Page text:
Eventually, I, along with many others looking at the primary source materials and other sources, realized that Greenwald and MacAskill had overstated this part of the case — the NSA does not have direct, unilateral access. It doesn’t have a secret route around company lawyers. It doesn’t have engineers planted in senior positions in every major online service company (or at least if it does, the documents leaked so far do not contain evidence of that).

Instead, what’s going on is, more or less, what we thought was going on, just with more abuse and less restraint on the government side. That’s serious, but it’s comprehensibly serious, not “Oops, I guess we live in the shadowy power of the Deep State after all” serious. The true situation is one that can still respond to popular pressure and political dissatisfaction.

I think it’s clear by now that what I (and Mark Jaquith and Rick Perlstein) wrote is right as far as the facts are concerned. For some other analyses that have come out since then supporting the claim that there is not direct and unilateral access, see Ashkan Soltani, and Declan McCullagh at CNET, and Hunter Walker’s piece at Talking Points Memo, especially the quote from Ben Adida of Mozilla, and the New York Times (despite the misleading title on the piece, its content confirms the less alarmist interpretation).

So why do I care?

Adapting a comment I made in reply to a reader of the earlier post:

The big picture is about understanding the true dynamics of the world we live in, so we can decide how to act and what is most important to focus on. The picture Greenwald originally painted is, more or less, one of government-dominated oligopoly in which basically all the big players sat down at the same table and agreed to play by the NSA’s rules. I don’t think that was an accurate picture. I see instead multiple power bases, with some degree of internal dissent within each organization (including even the NSA and the FISA courts, but much more so within the companies), and on important issues even open dissent between actors. Yes, there’s a lot of coercion and compromise, and there is no doubt that some companies hand over more than they should without asking enough questions — but they don’t all do that. Of course we shouldn’t be happy that the average person’s most immediate choice is which big protector(s) to grant conditional trust to. But as I said in response to someone else in a blog comment, it’s not like Russia and North Korea are the same thing (and the U.S. is neither). There are meaningful differences among surveillance states, and understanding the kind you live in is important if you’re trying to figure out which risks to take for what goals.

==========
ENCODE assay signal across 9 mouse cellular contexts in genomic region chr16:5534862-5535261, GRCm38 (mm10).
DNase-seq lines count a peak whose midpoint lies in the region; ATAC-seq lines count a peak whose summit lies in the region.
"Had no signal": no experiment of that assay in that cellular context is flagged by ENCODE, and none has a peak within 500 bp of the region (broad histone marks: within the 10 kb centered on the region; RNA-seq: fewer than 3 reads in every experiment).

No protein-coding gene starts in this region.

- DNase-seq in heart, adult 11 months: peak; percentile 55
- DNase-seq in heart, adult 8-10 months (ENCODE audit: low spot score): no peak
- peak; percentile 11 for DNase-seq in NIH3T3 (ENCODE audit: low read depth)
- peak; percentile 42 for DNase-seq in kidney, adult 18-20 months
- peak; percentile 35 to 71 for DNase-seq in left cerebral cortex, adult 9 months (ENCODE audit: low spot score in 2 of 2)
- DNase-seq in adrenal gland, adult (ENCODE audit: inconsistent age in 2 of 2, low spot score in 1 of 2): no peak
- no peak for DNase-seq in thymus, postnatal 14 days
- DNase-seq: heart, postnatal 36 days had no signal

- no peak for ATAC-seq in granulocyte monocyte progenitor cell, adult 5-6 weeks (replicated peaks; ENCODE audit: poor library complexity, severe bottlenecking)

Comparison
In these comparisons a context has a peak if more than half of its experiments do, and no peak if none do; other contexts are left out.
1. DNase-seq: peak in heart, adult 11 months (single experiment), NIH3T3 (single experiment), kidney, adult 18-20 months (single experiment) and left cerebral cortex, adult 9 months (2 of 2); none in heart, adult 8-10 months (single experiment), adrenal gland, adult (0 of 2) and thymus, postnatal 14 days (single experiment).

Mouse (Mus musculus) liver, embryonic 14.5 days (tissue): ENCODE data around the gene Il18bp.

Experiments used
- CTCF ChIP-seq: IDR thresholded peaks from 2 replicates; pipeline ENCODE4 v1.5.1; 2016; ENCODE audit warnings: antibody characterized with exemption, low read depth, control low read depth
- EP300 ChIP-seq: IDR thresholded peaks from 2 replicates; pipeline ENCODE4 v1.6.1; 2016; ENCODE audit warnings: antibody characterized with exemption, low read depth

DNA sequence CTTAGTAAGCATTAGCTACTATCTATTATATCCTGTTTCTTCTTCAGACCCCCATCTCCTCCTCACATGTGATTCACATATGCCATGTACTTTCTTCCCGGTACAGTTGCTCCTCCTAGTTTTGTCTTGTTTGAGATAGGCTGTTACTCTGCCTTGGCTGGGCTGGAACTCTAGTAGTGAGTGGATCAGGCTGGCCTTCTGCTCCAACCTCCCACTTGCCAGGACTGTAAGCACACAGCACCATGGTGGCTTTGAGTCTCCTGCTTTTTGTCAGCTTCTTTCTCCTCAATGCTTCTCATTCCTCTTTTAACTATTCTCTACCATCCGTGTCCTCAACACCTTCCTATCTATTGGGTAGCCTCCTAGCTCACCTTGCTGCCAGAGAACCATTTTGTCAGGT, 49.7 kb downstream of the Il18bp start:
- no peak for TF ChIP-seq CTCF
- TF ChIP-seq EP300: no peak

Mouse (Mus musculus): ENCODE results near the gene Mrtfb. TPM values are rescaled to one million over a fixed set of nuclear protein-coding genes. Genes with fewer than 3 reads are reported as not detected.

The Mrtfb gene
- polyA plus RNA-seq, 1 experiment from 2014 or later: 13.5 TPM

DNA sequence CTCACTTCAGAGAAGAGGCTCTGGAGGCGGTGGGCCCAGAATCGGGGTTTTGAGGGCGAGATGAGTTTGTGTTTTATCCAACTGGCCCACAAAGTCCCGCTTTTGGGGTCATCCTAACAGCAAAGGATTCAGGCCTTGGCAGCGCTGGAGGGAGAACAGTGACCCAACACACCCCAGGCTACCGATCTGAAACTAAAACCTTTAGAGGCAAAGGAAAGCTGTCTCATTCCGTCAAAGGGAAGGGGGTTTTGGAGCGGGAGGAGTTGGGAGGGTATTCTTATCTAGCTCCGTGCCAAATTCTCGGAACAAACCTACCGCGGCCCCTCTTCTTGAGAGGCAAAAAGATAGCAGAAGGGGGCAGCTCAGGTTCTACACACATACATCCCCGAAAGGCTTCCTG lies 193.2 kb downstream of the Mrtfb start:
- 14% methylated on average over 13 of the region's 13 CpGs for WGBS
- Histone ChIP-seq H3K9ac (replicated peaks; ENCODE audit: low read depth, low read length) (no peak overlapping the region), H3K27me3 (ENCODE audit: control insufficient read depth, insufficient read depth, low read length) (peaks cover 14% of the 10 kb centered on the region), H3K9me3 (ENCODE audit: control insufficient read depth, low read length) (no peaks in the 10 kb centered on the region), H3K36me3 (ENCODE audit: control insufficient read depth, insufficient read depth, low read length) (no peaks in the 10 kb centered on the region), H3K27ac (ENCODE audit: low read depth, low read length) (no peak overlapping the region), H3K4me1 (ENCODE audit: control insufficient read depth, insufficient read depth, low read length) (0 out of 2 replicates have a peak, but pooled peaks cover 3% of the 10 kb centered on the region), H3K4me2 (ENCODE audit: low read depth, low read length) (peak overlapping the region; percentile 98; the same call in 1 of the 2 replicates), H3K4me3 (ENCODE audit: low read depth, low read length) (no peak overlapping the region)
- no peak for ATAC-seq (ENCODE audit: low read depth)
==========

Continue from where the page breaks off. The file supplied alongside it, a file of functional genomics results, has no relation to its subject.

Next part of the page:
This is a more complex picture than the one Greenwald painted, but if it is a truer one, then the paths available for resisting a surveillance state are quite different than they would be in a more monolithic situation. Do you take to the streets, or do you file lawsuits? If the latter, then against whom, a company or the government? (I don’t mean to suggest these are the only options; they’re just examples.)

Hence the importance of people understanding that the government does not do unmediated “direct” and “unilateral” collection from the servers of all major private-sector online service companies. How realistic was that idea ever? What U.S. company, that originated as a mass-market services company and not as a government contractor, would agree to give government IT staff unfettered access to its live-data servers? The business risk would be incredible, the risk of public embarrassment incredible… the proposition just doesn’t make sense to me. It never passed the smell test.

People in the U.S. following this story are trying to figure out what kind of country they live in, because after all, there are countries where the companies wouldn’t have a choice about granting that kind of access. If Glenn Greenwald succeeds in persuading U.S. readers that they live in one of those countries, and he is wrong, then he will unintentionally help to erode the feeling of collective empowerment and of individual rights that is crucial for resisting further encroachment.

That’s why I care.

Addenda: One critic’s claim that I “repackaged” Mark Jaquith’s (very fine) post isn’t true. I wrote the bulk of my post before finding out about Jaquith’s; when I saw Jaquith’s, I thought it expressed the problem very well and I decided to point to it (and restructured my post accordingly). Also, though I am a Fellow at the New America Foundation, I had no awareness (until some commenters on my original post mentioned it) that NAF receives Gates or Schmidt money. Anyway, the funding for my work with NAF doesn’t come from those sources. Though the place the funding does come from won’t assuage those critics, since it’s the Open Internet Tools Project, which is largely funded by the U.S. State Department. To reiterate: the views expressed on this blog are my own and are not influenced by nor attributable to the New America Foundation, the Open Internet Tools Project, or any other organization. Finally, Mark Jaquith has updated his post to account for Greenwald’s response. I think Mark’s analysis of that response (search for the phrase “Update: Greenwald response”) is very good, and have nothing to add except a big +1.